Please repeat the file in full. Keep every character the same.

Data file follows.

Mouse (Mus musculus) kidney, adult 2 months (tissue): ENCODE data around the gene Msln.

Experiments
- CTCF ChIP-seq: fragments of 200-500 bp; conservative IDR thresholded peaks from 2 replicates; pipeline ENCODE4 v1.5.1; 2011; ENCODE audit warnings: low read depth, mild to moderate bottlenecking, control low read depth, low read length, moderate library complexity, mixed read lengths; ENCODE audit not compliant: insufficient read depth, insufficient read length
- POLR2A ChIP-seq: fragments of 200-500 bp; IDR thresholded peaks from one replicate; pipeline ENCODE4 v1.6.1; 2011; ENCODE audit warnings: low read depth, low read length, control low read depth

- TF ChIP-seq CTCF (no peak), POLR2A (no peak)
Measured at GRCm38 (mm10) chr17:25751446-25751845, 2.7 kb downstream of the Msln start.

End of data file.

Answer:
Mouse (Mus musculus) kidney, adult 2 months (tissue): ENCODE data around the gene Msln.

Experiments
- CTCF ChIP-seq: fragments of 200-500 bp; conservative IDR thresholded peaks from 2 replicates; pipeline ENCODE4 v1.5.1; 2011; ENCODE audit warnings: low read depth, mild to moderate bottlenecking, control low read depth, low read length, moderate library complexity, mixed read lengths; ENCODE audit not compliant: insufficient read depth, insufficient read length
- POLR2A ChIP-seq: fragments of 200-500 bp; IDR thresholded peaks from one replicate; pipeline ENCODE4 v1.6.1; 2011; ENCODE audit warnings: low read depth, low read length, control low read depth

- TF ChIP-seq CTCF (no peak), POLR2A (no peak)
Measured at GRCm38 (mm10) chr17:25751446-25751845, 2.7 kb downstream of the Msln start.